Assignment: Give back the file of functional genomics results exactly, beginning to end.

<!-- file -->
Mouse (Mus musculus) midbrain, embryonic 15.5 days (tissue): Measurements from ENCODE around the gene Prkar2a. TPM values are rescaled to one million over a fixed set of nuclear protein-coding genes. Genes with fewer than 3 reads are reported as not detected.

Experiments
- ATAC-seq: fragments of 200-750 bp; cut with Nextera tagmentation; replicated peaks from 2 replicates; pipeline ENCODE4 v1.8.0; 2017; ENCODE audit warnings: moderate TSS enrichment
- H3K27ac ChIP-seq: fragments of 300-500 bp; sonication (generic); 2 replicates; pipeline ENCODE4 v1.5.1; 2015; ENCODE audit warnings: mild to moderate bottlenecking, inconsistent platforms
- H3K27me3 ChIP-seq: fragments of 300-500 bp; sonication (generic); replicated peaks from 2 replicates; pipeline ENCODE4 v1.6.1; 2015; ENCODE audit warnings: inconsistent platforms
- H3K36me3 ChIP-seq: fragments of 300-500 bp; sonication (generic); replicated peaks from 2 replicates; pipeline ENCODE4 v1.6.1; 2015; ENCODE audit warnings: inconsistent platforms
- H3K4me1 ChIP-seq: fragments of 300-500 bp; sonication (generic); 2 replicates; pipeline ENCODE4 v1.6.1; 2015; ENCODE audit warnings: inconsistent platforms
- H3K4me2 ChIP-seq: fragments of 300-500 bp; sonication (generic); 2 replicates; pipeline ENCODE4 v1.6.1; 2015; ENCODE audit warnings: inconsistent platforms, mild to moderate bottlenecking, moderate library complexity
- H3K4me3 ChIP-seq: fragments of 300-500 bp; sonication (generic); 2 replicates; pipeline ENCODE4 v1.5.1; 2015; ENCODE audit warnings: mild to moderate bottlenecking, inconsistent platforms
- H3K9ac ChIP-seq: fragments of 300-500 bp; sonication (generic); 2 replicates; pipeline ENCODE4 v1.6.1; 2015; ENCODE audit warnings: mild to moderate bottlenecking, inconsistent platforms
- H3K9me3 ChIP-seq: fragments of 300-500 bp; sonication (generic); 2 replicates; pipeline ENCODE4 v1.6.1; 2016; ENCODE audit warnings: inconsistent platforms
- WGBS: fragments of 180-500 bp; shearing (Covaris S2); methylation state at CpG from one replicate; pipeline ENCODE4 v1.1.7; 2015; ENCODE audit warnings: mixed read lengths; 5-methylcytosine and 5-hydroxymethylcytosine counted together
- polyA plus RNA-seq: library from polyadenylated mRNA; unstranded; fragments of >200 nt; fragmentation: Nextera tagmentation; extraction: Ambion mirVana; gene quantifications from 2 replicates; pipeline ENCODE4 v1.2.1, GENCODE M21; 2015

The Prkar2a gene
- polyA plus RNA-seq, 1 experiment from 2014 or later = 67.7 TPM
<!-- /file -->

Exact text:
Mouse (Mus musculus) midbrain, embryonic 15.5 days (tissue): Measurements from ENCODE around the gene Prkar2a. TPM values are rescaled to one million over a fixed set of nuclear protein-coding genes. Genes with fewer than 3 reads are reported as not detected.

Experiments
- ATAC-seq: fragments of 200-750 bp; cut with Nextera tagmentation; replicated peaks from 2 replicates; pipeline ENCODE4 v1.8.0; 2017; ENCODE audit warnings: moderate TSS enrichment
- H3K27ac ChIP-seq: fragments of 300-500 bp; sonication (generic); 2 replicates; pipeline ENCODE4 v1.5.1; 2015; ENCODE audit warnings: mild to moderate bottlenecking, inconsistent platforms
- H3K27me3 ChIP-seq: fragments of 300-500 bp; sonication (generic); replicated peaks from 2 replicates; pipeline ENCODE4 v1.6.1; 2015; ENCODE audit warnings: inconsistent platforms
- H3K36me3 ChIP-seq: fragments of 300-500 bp; sonication (generic); replicated peaks from 2 replicates; pipeline ENCODE4 v1.6.1; 2015; ENCODE audit warnings: inconsistent platforms
- H3K4me1 ChIP-seq: fragments of 300-500 bp; sonication (generic); 2 replicates; pipeline ENCODE4 v1.6.1; 2015; ENCODE audit warnings: inconsistent platforms
- H3K4me2 ChIP-seq: fragments of 300-500 bp; sonication (generic); 2 replicates; pipeline ENCODE4 v1.6.1; 2015; ENCODE audit warnings: inconsistent platforms, mild to moderate bottlenecking, moderate library complexity
- H3K4me3 ChIP-seq: fragments of 300-500 bp; sonication (generic); 2 replicates; pipeline ENCODE4 v1.5.1; 2015; ENCODE audit warnings: mild to moderate bottlenecking, inconsistent platforms
- H3K9ac ChIP-seq: fragments of 300-500 bp; sonication (generic); 2 replicates; pipeline ENCODE4 v1.6.1; 2015; ENCODE audit warnings: mild to moderate bottlenecking, inconsistent platforms
- H3K9me3 ChIP-seq: fragments of 300-500 bp; sonication (generic); 2 replicates; pipeline ENCODE4 v1.6.1; 2016; ENCODE audit warnings: inconsistent platforms
- WGBS: fragments of 180-500 bp; shearing (Covaris S2); methylation state at CpG from one replicate; pipeline ENCODE4 v1.1.7; 2015; ENCODE audit warnings: mixed read lengths; 5-methylcytosine and 5-hydroxymethylcytosine counted together
- polyA plus RNA-seq: library from polyadenylated mRNA; unstranded; fragments of >200 nt; fragmentation: Nextera tagmentation; extraction: Ambion mirVana; gene quantifications from 2 replicates; pipeline ENCODE4 v1.2.1, GENCODE M21; 2015

The Prkar2a gene
- polyA plus RNA-seq, 1 experiment from 2014 or later = 67.7 TPM